When Life Teaches You The Wrong Lesson
Life is a series of lessons. Every experience you have in life, every single one, will form you or shape you in some way. Some experiences make us better, more compassionate or successful; and some experiences are harmful, and make it hard for us to trust or have confidence in ourselves. What happens when an event in life teaches you a lesson, but it’s the wrong lesson?
Take this quote by Mark Twain for example, “The cat, having sat upon a hot stove lid, will not sit upon a hot stove lid again. But he won’t sit upon a cold stove lid, either.” The cat didn’t learn not to sit on hot things, the cat learned not to sit on stoves. Wrong lesson.
In relationships that would be like getting cheated on by a redhead and instead of avoiding people who are likely to cheat, you avoid all redheads. Wrong lesson.
As absurd as this illustration seems, at some point you’ve probably taken the wrong assumptions from an experience you’ve had. When life has taught you the wrong lesson, you carry that belief system with you and it affects everything you do. The one that I have seen over and over again is when someone comes away from a bad relationship experience and concludes they are somehow unlovable and not worthy of love. That, most definitely, is the wrong lesson.
When you’ve been through a damaging period in life, it takes time and hard work to overcome the resulting harm. How can you check your understanding of the lessons you’ve learned? How can you consciously strive to unlearn the wrong lesson and replace the belief system you’ve adopted with something positive and helpful to you?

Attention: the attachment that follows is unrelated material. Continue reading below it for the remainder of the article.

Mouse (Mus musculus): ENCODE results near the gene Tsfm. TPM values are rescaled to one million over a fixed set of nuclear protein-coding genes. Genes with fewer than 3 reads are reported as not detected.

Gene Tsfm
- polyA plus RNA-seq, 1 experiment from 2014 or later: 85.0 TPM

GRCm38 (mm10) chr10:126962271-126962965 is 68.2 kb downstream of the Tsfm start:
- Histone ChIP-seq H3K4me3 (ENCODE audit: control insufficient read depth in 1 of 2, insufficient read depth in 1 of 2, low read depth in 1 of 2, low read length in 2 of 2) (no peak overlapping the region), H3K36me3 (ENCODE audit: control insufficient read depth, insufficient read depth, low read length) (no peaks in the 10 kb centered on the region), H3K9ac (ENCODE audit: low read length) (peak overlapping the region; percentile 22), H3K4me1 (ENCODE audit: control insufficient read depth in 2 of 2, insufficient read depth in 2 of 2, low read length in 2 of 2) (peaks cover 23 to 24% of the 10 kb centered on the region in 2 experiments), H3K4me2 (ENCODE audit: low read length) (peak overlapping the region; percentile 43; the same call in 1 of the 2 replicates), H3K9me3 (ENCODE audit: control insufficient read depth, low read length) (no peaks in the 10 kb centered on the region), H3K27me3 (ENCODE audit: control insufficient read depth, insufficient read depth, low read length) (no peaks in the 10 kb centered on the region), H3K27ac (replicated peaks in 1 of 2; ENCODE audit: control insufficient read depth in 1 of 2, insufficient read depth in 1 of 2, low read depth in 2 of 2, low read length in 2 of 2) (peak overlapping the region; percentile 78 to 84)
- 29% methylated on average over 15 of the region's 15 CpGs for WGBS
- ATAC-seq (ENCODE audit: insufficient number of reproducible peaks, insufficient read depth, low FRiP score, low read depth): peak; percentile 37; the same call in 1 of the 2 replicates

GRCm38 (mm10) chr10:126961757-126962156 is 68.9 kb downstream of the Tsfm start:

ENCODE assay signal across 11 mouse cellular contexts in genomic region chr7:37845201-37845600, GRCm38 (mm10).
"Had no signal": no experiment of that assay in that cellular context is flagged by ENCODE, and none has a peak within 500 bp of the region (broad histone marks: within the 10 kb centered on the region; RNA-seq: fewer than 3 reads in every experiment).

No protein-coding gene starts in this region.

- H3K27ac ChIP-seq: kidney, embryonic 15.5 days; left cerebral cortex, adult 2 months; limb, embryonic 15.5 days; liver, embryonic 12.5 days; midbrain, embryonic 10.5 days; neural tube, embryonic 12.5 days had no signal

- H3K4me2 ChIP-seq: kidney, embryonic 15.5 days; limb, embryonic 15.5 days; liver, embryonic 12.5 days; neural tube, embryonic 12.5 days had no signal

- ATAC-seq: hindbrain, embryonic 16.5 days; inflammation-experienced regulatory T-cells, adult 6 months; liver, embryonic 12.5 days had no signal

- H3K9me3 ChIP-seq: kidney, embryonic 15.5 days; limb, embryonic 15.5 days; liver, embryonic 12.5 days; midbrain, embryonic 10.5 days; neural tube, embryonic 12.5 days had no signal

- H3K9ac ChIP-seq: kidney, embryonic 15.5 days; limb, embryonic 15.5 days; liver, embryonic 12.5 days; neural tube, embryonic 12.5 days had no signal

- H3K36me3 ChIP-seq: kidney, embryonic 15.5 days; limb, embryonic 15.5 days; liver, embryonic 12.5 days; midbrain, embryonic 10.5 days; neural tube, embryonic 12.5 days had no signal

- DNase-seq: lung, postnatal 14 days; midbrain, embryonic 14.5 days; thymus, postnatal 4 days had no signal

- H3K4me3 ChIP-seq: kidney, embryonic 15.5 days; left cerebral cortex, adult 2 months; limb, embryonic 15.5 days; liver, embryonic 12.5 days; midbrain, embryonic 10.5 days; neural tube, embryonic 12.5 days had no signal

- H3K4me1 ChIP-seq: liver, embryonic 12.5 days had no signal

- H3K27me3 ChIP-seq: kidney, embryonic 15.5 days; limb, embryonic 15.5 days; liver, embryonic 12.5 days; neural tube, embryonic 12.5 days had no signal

To begin, you will need to seek and accept feedback from others. It would be very hard to evaluate whether you are acting on beliefs from the wrong lessons in life without insight from other people. Talk with your peers or talk to a counselor. Open yourself to really hearing what they might say. Recognizing how and why you hold a particular outlook is the only way you might start to change that way of thinking.
Once you understand how a particular wrong lesson has fostered your behaviors or attitude you will need to adapt to a new belief system. This will take time. Cultivating a positive where once there was a negative or letting go of long-held insecurities isn’t easy. Start small and be kind to yourself. If you think you are unworthy of love because you’ve had a series of disappointing relationships, open a new belief in yourself by first loving yourself. Embrace who you are and know that you have value.
If you’ve held a certain conviction about yourself for a long while because you learned the wrong lesson from a life experience, uncovering that truth can feel amazing. Now you are free to learn the right lesson.
Other Heidi Articles: When Someone Won’t Forgive You
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